Fox-masked animal rights campaigners submitted 1 million petition signatures to No 10 today calling for a ban on fur sales in the UK.
The CEOs and directors from five of the UK’s largest animal protection organisations, Humane Society International/UK, People for the Ethical Treatment of Animals (UK), FOUR PAWS UK, Open Cages and the RSPCA, joined the campaigners to present the #FurFreeBritain petition, along with celebrity supporter Chris Packham, who also produced a supporting video.
The 1 million petition signatures, from supporters all over the world, were submitted to Prime Minister Boris Johnson together with a letter from Queen guitarist Brian May, which reads that the UK has “the opportunity to act as a global leader in moral standards, and close our borders to the cruel, outdated, unnecessary and dangerous fur trade”.
The joint letter was co-signed by Humane Society International/UK, People for the Ethical Treatment of Animals (UK), FOUR PAWS UK, Open Cages and the Royal Society for the Prevention of Cruelty to Animals. Animal Aid, The Jane Goodall Institute, Viva!, and Brian May’s Save Me Trust. Petition platform Care2 also supported the petition, as did Change.org with a personal petition by TOWIE star Pete Wicks. A government e-petition also added 109,533 signatures to the total.
In the letter May said: “Fur farming was banned in this country almost twenty years ago, we showed great leadership on animal welfare then and now we have the opportunity to act as a global leader in moral standards again, by closing our border to the cruel, outdated, unnecessary and dangerous fur trade. I urge you, Prime Minister, to take decisive action now and make Britain fur-free!”
Claire Bass, Executive Director for Humane Society International/UK (HSI/UK), said: “Fur farming is rightly banned here, but we’re still importing the same cruelty from overseas. The government has the opportunity to end that double standard and our million signature petition today shows that there is enormous public support for a fur trade ban. The British public, along with politicians, designers, celebrities and retailers are in agreement that incarcerating and killing animals for fashion does not reflect brand Britain, the future of fashion is fur free.”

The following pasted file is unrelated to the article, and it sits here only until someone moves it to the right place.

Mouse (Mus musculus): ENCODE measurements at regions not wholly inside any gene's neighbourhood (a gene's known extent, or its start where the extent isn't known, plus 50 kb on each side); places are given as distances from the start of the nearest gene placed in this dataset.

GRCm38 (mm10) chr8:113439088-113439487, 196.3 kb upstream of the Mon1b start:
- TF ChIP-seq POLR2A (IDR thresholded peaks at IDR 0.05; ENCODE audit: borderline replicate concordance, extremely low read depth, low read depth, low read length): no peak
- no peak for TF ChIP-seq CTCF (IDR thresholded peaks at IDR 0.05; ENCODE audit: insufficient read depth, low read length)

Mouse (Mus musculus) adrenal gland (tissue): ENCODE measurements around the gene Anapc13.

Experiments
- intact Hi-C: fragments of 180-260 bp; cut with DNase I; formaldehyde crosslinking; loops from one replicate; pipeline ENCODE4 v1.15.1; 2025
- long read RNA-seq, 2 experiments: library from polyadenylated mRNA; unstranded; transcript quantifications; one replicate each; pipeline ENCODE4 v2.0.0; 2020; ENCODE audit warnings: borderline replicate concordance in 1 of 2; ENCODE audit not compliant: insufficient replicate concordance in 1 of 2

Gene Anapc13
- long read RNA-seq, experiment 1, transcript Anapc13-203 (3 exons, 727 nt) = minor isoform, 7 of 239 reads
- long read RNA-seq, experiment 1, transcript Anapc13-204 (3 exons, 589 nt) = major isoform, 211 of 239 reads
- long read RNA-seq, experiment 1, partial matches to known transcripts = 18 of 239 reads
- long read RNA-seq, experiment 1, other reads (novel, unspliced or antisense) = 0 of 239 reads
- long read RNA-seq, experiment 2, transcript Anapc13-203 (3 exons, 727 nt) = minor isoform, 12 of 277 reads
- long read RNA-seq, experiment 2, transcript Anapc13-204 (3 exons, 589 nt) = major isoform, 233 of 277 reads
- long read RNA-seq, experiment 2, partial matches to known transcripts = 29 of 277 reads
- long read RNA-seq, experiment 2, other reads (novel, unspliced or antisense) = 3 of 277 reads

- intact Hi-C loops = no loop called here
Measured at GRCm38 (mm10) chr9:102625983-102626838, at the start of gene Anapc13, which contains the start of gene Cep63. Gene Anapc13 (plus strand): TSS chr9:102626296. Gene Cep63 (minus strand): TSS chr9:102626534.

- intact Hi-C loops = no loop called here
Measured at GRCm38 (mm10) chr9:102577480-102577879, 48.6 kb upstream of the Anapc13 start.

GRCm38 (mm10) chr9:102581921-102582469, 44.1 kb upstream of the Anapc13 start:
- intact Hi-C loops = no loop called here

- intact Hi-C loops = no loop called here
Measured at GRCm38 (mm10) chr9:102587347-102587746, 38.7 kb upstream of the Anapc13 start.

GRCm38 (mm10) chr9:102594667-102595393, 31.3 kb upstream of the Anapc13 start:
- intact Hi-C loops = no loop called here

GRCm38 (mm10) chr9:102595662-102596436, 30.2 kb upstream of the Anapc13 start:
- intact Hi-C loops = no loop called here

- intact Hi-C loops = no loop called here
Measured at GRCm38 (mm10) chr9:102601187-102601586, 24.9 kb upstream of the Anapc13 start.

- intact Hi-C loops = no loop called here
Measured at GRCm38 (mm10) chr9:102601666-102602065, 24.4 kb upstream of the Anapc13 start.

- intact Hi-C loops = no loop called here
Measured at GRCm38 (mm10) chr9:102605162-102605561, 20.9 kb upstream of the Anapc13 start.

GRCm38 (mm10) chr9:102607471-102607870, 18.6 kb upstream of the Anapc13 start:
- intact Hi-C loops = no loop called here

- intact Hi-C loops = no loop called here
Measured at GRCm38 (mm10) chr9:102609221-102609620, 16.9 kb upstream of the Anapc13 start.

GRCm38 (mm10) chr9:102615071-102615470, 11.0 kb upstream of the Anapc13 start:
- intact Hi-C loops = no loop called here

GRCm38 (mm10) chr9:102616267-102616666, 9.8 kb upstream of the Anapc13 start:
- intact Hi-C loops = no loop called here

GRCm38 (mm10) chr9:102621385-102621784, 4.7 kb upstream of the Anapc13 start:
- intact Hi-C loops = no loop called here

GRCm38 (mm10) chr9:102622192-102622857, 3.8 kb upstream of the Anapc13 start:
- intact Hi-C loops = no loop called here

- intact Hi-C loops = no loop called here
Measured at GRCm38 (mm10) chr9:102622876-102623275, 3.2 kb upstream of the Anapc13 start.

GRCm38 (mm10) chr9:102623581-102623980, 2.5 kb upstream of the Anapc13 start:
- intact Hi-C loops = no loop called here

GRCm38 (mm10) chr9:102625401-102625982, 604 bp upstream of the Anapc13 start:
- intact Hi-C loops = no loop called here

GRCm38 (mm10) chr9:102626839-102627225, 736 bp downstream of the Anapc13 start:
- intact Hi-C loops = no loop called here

According to HSI/UK, the majority of British people support the proposed fur sales ban. A 2020 YouGov opinion poll commissioned by HSI/UK shows that 93% of the British public do not wear real animal fur, and the words 79% of people most closely associate with a fashion brand selling fur are “unethical”, “outdated”, “cruel” and “out of touch”.
Last autumn, Defra Minister Lord Goldsmith stated that: “Fur farming has rightly been banned in this country for nearly 20 years and at the end of the [Brexit] transition period we will be able to properly consider steps to raise our standards still further. That is something the Government is very keen to do.” The campaign has also received cross party political support from 140 MPs who have signed Early Day Motion 267 against real fur imports.
Many major designers and fashion brands have sworn off the use of fur and exotic skins in recent years including Gucci, Chanel, Versace, Tom Ford, Burberry, Michael Kors and many more, and fur farming bans have been increasing worldwide.
Fur farming has been banned across the UK since 2003, and has been banned and/or is in the process of being phased-out in Austria, Belgium, Bosnia-Herzegovina, Czech Republic, Croatia, Macedonia, the Netherlands, Norway, Luxembourg, Serbia, Slovakia and Slovenia. Most recently the government in Hungary declared a ban on the farming of animals for fur including mink and foxes, the French government is currently debating a ban on mink fur farming, and the Irish government has made a commitment to bring forward legislation in 2021.
Mink on more than 420 mink fur farms across 12 countries have been found infected with COVID-19, leading to mass culls. The potential for zoonotic disease spread, and for mink fur farms in particular to act as reservoirs for coronaviruses, incubating pathogens transmissible to humans, has also added weight to have the practice banned.
No country has banned fur sales outright (though some fur sales such as endangered species, seal skin and domestic dog and cat fur are banned in the UK and elsewhere), this too is a movement gaining traction, particularly in the US, where local bans are in place.
In the US, California became the first US state to ban fur sales in 2019 following similar bans in cities including Los Angeles, San Francisco, Berkeley and West Hollywood. Legislators in Rhode Island, Oregon, Connecticut, Hawaii, New York and Massachusetts have introduced fur sales ban proposals, while bill introduced in Washington state would ban the production of fur.